, Volume 2, Issue 1, pp 77-85
Date: 09 Dec 2012

Is Sitting Time a Strong Predictor of Weight Gain?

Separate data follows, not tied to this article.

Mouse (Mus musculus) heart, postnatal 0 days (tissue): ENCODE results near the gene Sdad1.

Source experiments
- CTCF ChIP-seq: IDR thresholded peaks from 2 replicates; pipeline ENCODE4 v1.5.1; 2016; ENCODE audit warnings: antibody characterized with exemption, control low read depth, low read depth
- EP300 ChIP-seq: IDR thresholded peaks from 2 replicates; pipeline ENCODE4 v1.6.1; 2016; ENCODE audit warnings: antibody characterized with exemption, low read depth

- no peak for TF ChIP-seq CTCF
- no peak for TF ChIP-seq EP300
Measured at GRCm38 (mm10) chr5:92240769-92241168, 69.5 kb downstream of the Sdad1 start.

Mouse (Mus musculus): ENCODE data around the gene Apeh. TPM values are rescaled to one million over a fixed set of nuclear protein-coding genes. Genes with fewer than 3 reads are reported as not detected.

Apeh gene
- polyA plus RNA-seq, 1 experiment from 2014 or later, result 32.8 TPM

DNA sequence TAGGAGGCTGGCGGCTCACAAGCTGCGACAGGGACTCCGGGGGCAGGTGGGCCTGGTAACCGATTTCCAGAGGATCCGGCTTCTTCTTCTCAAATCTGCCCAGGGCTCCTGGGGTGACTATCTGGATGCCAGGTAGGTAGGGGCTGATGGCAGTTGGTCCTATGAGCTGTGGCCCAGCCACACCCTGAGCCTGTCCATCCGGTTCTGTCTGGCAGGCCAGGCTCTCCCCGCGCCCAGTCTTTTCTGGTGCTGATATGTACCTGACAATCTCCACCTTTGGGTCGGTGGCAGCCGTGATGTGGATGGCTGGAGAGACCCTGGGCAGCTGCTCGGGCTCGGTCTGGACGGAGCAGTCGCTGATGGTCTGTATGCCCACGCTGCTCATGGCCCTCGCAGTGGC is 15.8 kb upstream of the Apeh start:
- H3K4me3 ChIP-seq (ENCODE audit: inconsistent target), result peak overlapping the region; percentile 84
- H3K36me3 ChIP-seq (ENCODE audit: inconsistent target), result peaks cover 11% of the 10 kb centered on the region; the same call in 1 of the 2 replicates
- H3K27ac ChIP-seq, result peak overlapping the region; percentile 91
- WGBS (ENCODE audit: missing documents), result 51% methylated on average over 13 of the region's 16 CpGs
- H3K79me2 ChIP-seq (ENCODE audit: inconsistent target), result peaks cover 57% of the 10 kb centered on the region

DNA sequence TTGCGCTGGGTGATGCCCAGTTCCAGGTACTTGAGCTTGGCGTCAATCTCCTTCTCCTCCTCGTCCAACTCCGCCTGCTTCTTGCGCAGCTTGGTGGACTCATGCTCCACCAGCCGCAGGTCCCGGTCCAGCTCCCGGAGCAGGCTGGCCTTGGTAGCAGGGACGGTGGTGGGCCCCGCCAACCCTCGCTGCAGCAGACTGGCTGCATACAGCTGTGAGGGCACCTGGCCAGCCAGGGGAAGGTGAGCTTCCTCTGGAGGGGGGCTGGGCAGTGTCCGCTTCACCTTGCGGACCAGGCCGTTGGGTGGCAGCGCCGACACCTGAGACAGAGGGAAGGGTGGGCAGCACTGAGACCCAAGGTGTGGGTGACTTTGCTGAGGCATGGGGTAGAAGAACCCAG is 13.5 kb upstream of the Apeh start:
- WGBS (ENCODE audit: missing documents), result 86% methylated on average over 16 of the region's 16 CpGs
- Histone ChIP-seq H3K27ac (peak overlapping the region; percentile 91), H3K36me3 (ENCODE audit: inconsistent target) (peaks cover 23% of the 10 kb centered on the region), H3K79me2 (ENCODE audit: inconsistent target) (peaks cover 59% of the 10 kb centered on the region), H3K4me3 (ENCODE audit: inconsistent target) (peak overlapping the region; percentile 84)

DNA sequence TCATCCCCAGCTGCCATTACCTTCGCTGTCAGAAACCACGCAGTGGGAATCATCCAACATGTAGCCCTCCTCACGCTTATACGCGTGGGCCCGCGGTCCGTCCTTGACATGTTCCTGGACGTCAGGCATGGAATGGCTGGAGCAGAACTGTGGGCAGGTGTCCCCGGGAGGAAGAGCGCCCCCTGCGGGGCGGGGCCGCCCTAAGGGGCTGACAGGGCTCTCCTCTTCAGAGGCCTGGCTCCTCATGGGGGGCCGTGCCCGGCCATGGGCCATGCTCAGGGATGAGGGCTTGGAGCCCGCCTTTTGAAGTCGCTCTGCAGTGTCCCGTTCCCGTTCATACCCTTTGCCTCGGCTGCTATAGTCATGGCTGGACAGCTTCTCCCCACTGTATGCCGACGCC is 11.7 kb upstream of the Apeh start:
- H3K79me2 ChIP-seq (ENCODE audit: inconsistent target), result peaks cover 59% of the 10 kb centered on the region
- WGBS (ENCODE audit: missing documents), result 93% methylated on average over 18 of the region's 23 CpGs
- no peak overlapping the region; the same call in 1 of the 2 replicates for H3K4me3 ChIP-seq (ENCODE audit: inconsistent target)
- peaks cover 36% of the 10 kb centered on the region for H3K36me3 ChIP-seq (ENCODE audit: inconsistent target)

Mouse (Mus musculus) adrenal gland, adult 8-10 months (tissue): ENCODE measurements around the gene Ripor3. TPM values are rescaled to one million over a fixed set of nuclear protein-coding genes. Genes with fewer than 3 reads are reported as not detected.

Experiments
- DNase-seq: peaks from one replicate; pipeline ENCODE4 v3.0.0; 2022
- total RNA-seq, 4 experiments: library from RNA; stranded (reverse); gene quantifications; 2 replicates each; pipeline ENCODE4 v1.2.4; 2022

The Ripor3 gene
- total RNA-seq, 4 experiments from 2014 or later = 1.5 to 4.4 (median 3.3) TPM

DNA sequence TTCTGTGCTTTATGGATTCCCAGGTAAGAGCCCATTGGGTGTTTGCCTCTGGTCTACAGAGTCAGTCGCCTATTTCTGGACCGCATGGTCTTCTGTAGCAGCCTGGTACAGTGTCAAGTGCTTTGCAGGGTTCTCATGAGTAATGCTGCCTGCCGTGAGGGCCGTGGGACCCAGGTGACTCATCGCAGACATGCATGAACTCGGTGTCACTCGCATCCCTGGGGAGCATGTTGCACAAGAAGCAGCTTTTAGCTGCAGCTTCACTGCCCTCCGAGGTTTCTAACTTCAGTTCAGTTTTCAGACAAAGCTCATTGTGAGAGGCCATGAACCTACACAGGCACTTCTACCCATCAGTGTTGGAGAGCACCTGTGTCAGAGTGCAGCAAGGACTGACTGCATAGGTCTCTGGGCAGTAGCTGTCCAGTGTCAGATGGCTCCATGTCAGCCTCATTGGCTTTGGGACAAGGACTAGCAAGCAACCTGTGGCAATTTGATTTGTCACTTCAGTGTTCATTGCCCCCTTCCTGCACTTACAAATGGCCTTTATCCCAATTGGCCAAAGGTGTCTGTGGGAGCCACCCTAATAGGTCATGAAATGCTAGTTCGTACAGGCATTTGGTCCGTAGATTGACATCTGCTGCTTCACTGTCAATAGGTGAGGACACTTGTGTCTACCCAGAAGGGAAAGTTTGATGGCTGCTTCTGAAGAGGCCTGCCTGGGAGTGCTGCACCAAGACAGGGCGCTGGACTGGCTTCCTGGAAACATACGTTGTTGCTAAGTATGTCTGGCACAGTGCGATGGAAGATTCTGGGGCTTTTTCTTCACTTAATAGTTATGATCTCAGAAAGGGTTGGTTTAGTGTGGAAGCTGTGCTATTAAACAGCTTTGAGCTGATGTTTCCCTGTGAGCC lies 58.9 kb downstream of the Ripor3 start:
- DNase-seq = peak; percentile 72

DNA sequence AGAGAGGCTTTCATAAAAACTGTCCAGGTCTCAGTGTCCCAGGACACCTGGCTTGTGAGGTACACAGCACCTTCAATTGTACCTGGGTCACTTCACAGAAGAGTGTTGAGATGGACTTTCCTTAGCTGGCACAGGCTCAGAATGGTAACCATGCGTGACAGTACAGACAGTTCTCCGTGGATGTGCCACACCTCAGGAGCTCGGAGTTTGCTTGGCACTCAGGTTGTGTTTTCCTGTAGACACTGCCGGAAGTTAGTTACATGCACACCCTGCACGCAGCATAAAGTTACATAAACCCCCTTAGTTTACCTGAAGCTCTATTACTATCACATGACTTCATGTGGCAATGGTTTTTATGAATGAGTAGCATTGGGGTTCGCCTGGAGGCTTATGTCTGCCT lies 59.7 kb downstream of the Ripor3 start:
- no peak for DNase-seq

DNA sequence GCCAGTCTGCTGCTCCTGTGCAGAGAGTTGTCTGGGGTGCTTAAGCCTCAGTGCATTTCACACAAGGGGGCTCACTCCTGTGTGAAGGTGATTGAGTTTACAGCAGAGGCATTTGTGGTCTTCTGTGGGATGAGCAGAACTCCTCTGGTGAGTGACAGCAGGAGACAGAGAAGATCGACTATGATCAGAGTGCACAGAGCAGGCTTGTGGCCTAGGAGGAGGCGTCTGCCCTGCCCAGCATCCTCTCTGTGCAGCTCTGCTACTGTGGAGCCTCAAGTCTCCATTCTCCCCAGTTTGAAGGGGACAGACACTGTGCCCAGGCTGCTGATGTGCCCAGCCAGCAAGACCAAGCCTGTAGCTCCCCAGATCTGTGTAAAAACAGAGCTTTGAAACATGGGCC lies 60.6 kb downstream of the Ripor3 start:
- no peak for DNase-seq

The current review aimed to examine the evidence on prospective associations between sedentary behavior (i.e., sitting time) and weight gain. Prospective studies published between January 2010 and August 2012 were identified from searches in the Medline databases. In total 13 studies (seven in adolescents and six in adults) examining the prospective association between sedentary behavior and any measure of weight gain met inclusion criteria. In adolescents, mixed evidence was observed for a positive association between sedentary behavior at baseline and weight gain at follow-up. In adults, there was insufficient evidence that sedentary time at baseline was a strong predictor of weight gain at follow-up. The majority of the included studies used self- or parent-reported sedentary time which can be affected by social desirability and recall bias. Marked heterogeneity in study populations, exposure and outcome measures precluded a quantitative meta-analysis. Failure to appropriately adjust the results for baseline measures of the outcome particularly in the studies in children and adolescents may partly explain the observations. Therefore, firm conclusions whether prolonged sitting time predict weight gain in young people and adults is currently not possible. High-quality studies using repeated objective measures of sedentary behavior is warranted to establish a causal association.